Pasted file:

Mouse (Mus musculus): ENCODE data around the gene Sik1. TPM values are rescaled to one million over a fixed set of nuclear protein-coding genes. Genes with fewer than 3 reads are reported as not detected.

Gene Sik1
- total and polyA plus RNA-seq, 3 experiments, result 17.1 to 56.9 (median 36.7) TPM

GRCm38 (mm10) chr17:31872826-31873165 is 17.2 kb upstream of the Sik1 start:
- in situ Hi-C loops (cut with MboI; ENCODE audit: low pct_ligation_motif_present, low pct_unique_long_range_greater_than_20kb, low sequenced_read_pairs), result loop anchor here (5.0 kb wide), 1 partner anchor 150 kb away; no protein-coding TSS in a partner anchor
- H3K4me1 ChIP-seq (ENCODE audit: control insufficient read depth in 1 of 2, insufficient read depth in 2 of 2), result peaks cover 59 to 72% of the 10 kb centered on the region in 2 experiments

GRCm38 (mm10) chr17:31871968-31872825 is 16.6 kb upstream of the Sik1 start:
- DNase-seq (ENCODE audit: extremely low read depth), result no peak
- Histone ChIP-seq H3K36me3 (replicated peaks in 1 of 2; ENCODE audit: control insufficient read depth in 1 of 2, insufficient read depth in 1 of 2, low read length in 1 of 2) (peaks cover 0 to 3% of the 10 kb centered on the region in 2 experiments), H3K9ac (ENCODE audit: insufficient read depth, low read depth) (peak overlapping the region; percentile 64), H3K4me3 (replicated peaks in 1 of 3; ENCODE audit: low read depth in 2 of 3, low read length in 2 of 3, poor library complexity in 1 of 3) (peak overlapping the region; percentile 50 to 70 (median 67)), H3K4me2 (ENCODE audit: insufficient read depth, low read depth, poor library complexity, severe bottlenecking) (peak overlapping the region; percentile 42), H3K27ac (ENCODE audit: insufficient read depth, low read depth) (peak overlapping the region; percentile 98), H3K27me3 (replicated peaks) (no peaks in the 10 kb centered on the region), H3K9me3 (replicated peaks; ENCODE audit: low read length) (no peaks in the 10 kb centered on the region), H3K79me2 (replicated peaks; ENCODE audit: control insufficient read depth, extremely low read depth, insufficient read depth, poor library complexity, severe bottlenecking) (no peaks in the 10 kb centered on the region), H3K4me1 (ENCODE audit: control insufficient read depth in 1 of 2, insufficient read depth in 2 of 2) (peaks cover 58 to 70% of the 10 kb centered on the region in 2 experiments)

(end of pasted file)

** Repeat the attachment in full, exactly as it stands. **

Mouse (Mus musculus): ENCODE data around the gene Sik1. TPM values are rescaled to one million over a fixed set of nuclear protein-coding genes. Genes with fewer than 3 reads are reported as not detected.

Gene Sik1
- total and polyA plus RNA-seq, 3 experiments, result 17.1 to 56.9 (median 36.7) TPM

GRCm38 (mm10) chr17:31872826-31873165 is 17.2 kb upstream of the Sik1 start:
- in situ Hi-C loops (cut with MboI; ENCODE audit: low pct_ligation_motif_present, low pct_unique_long_range_greater_than_20kb, low sequenced_read_pairs), result loop anchor here (5.0 kb wide), 1 partner anchor 150 kb away; no protein-coding TSS in a partner anchor
- H3K4me1 ChIP-seq (ENCODE audit: control insufficient read depth in 1 of 2, insufficient read depth in 2 of 2), result peaks cover 59 to 72% of the 10 kb centered on the region in 2 experiments

GRCm38 (mm10) chr17:31871968-31872825 is 16.6 kb upstream of the Sik1 start:
- DNase-seq (ENCODE audit: extremely low read depth), result no peak
- Histone ChIP-seq H3K36me3 (replicated peaks in 1 of 2; ENCODE audit: control insufficient read depth in 1 of 2, insufficient read depth in 1 of 2, low read length in 1 of 2) (peaks cover 0 to 3% of the 10 kb centered on the region in 2 experiments), H3K9ac (ENCODE audit: insufficient read depth, low read depth) (peak overlapping the region; percentile 64), H3K4me3 (replicated peaks in 1 of 3; ENCODE audit: low read depth in 2 of 3, low read length in 2 of 3, poor library complexity in 1 of 3) (peak overlapping the region; percentile 50 to 70 (median 67)), H3K4me2 (ENCODE audit: insufficient read depth, low read depth, poor library complexity, severe bottlenecking) (peak overlapping the region; percentile 42), H3K27ac (ENCODE audit: insufficient read depth, low read depth) (peak overlapping the region; percentile 98), H3K27me3 (replicated peaks) (no peaks in the 10 kb centered on the region), H3K9me3 (replicated peaks; ENCODE audit: low read length) (no peaks in the 10 kb centered on the region), H3K79me2 (replicated peaks; ENCODE audit: control insufficient read depth, extremely low read depth, insufficient read depth, poor library complexity, severe bottlenecking) (no peaks in the 10 kb centered on the region), H3K4me1 (ENCODE audit: control insufficient read depth in 1 of 2, insufficient read depth in 2 of 2) (peaks cover 58 to 70% of the 10 kb centered on the region in 2 experiments)